Rock, John C. personal and professional papers, 1918-1983. H MS c161

Description

John Charles Rock (1890-1984), was the founder of the Rock Reproductive Study Center at the Free Hospital for Women in Brookline, Mass., and Clinical Professor of Gynecology at Harvard Medical School. Rock collaborated with colleague Gregory Pincus and Pincus's assistant Min-Chueh Chang, during the 1950s in the clinical trials and development of oral contraceptives, commonly known as the birth control pill. Rock is also credited with colleague Arthur Hertig and laboratory assistant Miriam F. Menkin for completing the earliest human in vitro fertilization experiments in the United States in 1944. As a fertility specialist, gynecologist, and medical educator, Rock, a Roman Catholic, gained notoriety for advocating the usage of birth control despite his religious beliefs. His research areas included fertility, early stages of contraception, human embryo development,in vitro fertilization, the freezing and preservation of sperm cells, and clinical disorders of human reproductive physiology.
Consists of Rock’s research records from his tenure as director of the Fertility and Endocrine Clinic at the Free Hospital for Women in Brookline, Mass., including research notebooks, correspondence, data, memoranda, research files, lantern slides, and patient records, including note cards, laboratory microscope slides, and photographs produced from his clinical activities. The collection also includes Rock's collaborative writings, reproductive health research notes, and correspondence with individuals involved in birth control research, including Katharine McCormick, and colleagues Gregory Pincus, Min-Chueh Chang, Celso-Ramon Garcia, Edris Rice-Wray regarding their work on the development of the birth control pill. Additional writings, lecture notes, film reels, and audio recordings produced from his reproductive health research address such topics as the development of the birth control pill, in vitro fertilization, sperm freezing for preservation, corpus luteum, and human embryo development. The collection also contains lantern slides, notes, and laboratory data resulting from Rock's collaboration with Arthur Hertig on in vitro fertilization and human embryo development research funded by the Carnegie Institute of Washington. Writings, notes, lantern slides, laboratory data and notebooks record Rock and labortory assistant Miriam Menkin's research on in-vitro fertilization, the development of oral contraceptives, and other aspects of human reproduction. Included are photographs of in vitro fertilization and charts of data on embryos.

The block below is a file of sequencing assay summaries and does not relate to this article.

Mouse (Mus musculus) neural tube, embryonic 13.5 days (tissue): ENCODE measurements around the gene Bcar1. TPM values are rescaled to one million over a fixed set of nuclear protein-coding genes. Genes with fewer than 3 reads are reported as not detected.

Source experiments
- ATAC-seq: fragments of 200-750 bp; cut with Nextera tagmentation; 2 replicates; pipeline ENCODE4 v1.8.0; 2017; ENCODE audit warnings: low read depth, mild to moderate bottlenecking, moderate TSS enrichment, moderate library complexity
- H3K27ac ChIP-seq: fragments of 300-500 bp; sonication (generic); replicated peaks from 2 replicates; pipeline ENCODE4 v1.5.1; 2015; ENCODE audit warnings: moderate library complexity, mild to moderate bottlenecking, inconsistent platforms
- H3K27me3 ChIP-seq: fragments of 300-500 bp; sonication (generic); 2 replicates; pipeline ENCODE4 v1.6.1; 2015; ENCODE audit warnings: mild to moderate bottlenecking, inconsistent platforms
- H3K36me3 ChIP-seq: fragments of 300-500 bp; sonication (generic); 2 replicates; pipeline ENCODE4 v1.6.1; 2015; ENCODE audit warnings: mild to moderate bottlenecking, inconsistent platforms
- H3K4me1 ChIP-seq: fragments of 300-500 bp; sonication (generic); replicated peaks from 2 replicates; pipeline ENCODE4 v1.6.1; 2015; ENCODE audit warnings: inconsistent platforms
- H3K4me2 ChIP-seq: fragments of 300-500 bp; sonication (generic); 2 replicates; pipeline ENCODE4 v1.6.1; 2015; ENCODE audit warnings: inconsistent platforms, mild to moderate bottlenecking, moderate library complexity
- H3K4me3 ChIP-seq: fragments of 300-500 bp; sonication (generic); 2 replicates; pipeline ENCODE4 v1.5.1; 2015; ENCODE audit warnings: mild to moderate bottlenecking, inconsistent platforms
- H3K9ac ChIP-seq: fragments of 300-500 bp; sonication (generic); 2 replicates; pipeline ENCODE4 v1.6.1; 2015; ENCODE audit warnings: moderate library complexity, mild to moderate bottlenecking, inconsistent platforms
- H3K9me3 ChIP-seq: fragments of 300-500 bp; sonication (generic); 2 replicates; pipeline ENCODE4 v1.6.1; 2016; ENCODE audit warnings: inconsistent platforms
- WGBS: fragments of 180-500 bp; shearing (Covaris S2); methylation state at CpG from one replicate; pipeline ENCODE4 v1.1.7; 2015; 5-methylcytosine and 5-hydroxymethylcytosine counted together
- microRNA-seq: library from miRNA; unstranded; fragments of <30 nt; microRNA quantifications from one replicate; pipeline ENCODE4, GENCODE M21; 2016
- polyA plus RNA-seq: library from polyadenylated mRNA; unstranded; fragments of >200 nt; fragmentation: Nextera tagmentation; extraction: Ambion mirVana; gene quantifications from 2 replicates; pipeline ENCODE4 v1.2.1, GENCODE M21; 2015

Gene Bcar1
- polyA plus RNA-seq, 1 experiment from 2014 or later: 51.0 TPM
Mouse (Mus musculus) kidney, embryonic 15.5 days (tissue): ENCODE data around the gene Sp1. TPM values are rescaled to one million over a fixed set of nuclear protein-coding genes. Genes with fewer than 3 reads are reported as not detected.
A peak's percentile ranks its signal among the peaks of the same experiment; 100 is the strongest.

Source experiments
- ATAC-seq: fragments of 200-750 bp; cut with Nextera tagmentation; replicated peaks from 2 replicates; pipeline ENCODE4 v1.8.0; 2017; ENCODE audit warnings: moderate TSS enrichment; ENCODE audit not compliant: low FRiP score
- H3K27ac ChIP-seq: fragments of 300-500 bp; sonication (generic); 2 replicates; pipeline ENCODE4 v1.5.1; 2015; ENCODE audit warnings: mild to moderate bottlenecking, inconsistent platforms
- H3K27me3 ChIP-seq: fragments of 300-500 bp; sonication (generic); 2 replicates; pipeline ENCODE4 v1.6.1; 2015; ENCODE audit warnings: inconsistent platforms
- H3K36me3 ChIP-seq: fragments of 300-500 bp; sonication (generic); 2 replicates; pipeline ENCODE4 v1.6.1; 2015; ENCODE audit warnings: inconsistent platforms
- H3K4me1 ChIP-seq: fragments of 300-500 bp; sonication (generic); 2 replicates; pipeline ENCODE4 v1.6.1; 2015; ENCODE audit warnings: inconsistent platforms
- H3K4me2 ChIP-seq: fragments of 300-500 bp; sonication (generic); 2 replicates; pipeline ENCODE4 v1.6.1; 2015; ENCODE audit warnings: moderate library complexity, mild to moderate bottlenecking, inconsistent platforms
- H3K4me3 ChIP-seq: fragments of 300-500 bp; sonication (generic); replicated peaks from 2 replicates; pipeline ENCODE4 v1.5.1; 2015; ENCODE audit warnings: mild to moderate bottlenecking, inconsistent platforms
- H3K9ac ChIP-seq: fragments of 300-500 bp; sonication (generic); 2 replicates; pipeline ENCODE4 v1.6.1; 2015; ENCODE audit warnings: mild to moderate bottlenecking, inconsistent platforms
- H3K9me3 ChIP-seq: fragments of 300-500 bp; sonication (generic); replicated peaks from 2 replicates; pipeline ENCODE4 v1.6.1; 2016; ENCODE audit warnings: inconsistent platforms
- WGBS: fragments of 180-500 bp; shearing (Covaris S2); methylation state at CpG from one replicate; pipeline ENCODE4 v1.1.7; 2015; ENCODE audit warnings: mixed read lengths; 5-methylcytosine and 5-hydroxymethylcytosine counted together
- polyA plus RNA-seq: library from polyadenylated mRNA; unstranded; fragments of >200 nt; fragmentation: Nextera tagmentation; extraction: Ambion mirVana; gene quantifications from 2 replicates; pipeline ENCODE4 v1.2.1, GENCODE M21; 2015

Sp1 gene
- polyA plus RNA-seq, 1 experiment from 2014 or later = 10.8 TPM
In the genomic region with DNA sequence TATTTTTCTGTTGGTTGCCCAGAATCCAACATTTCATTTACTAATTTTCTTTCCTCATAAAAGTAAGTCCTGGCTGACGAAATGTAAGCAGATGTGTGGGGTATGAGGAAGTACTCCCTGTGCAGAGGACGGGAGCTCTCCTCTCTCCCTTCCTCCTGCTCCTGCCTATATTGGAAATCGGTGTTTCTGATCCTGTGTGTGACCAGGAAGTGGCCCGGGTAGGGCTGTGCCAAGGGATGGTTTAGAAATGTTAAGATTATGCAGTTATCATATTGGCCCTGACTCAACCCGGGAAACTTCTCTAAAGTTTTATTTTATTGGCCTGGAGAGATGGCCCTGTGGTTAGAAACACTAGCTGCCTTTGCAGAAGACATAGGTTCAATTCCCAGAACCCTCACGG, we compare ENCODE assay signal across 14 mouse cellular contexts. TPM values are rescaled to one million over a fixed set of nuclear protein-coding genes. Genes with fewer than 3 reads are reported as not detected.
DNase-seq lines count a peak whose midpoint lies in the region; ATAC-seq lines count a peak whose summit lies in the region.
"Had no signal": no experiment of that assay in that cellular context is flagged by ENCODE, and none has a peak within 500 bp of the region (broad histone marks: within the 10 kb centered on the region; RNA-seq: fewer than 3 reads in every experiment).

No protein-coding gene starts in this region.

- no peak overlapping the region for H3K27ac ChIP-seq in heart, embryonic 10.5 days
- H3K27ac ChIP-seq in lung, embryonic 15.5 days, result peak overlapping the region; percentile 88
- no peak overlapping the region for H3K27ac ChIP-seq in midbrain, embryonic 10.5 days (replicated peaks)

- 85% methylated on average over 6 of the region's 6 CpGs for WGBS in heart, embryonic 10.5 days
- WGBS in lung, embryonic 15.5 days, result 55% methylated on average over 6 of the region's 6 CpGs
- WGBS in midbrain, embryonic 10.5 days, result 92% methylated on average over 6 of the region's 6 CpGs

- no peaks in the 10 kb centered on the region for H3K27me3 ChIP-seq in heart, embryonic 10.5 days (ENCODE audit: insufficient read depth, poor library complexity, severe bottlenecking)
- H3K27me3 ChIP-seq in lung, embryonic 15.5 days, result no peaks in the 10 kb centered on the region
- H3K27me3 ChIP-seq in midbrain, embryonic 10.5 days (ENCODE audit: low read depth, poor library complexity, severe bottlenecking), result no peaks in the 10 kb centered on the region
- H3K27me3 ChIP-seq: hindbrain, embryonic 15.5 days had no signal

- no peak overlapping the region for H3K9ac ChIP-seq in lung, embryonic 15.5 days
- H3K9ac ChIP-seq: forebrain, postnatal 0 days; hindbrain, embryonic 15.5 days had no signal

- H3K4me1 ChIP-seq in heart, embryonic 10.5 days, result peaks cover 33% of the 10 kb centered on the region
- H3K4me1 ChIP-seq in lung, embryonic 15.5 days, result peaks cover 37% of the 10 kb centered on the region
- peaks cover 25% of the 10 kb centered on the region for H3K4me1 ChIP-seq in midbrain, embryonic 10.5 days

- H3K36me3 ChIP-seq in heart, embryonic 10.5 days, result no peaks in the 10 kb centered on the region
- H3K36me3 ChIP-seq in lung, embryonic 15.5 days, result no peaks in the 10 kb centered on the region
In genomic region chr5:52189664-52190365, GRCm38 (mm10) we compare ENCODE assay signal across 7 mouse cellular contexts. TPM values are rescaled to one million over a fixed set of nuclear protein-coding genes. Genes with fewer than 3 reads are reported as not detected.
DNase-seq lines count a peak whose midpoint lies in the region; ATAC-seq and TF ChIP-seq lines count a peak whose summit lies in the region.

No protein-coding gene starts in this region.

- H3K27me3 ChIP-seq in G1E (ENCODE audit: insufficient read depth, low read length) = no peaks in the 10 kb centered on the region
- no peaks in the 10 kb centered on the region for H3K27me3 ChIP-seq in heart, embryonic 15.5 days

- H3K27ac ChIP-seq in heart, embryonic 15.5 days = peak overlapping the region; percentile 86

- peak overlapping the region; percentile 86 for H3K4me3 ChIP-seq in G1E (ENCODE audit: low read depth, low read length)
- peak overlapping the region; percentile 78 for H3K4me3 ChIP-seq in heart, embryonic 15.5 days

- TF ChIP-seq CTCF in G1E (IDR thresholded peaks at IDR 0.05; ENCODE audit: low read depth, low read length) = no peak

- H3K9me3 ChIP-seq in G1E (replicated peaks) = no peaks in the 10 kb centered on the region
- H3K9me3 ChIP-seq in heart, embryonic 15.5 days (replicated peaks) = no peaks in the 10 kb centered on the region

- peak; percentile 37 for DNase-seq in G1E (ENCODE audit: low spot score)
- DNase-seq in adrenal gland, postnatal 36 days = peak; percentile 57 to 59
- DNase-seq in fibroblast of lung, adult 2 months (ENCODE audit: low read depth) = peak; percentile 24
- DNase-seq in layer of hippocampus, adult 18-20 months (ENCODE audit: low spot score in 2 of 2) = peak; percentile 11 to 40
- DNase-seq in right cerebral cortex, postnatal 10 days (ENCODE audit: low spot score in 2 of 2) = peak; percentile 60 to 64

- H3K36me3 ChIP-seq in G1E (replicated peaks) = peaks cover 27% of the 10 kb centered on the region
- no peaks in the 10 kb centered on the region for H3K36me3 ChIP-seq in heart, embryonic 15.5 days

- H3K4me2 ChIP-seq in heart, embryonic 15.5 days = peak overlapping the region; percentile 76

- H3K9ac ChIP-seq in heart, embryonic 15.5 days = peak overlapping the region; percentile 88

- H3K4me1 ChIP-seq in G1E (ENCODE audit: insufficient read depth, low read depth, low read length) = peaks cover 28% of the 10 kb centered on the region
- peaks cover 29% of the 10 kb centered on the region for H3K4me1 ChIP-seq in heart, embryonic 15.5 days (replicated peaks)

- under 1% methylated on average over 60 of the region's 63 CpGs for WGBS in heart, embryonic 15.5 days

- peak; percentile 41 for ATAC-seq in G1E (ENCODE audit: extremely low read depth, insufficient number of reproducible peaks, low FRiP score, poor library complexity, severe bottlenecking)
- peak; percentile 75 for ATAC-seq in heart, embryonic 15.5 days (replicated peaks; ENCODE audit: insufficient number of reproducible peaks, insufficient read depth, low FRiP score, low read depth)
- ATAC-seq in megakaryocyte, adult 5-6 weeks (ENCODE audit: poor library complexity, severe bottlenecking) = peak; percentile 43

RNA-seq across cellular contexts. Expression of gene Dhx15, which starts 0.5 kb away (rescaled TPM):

Also contains Rock's lecture notes from his classes taught at Harvard Medical School, Rock's personal correspondence, and photographs of Rock. The collection also includes a small amount of Miriam Menkin's personal correspondence, scrapbooks, and publication files.

Items in the Rock, John C. personal and professional papers, 1918-1983. H MS c161 Collection

In response to the 1929 NCHM survey, Harvard Medical School’s Dean David Edsall reported, “The men are taught something of the methods of contraception and sterilization during their regular course work, but there is no specific class in…

Each participant that entered into the Rock-Hertig study was asked to fill out a survey form and monitor her cycle, as well as record dates of coitus. This information was then used during the ‘egg hunting’ process after surgery.

These notes outline the procedures for the year’s work on in-vitro fertilization. Along with the outline came a test tube sketch from James Snodgrass to Miriam Menkin.

As the IVF experiments continued, adjustments were considered from the initial protocols established in 1941.

Gregory Pincus had success testing a hormonal compound in animals; to pursue oral hormone contraceptive for humans, he needed an experienced clinician. Rock, who had used hormone treatments to successfully halt ovulation in his infertility patients…

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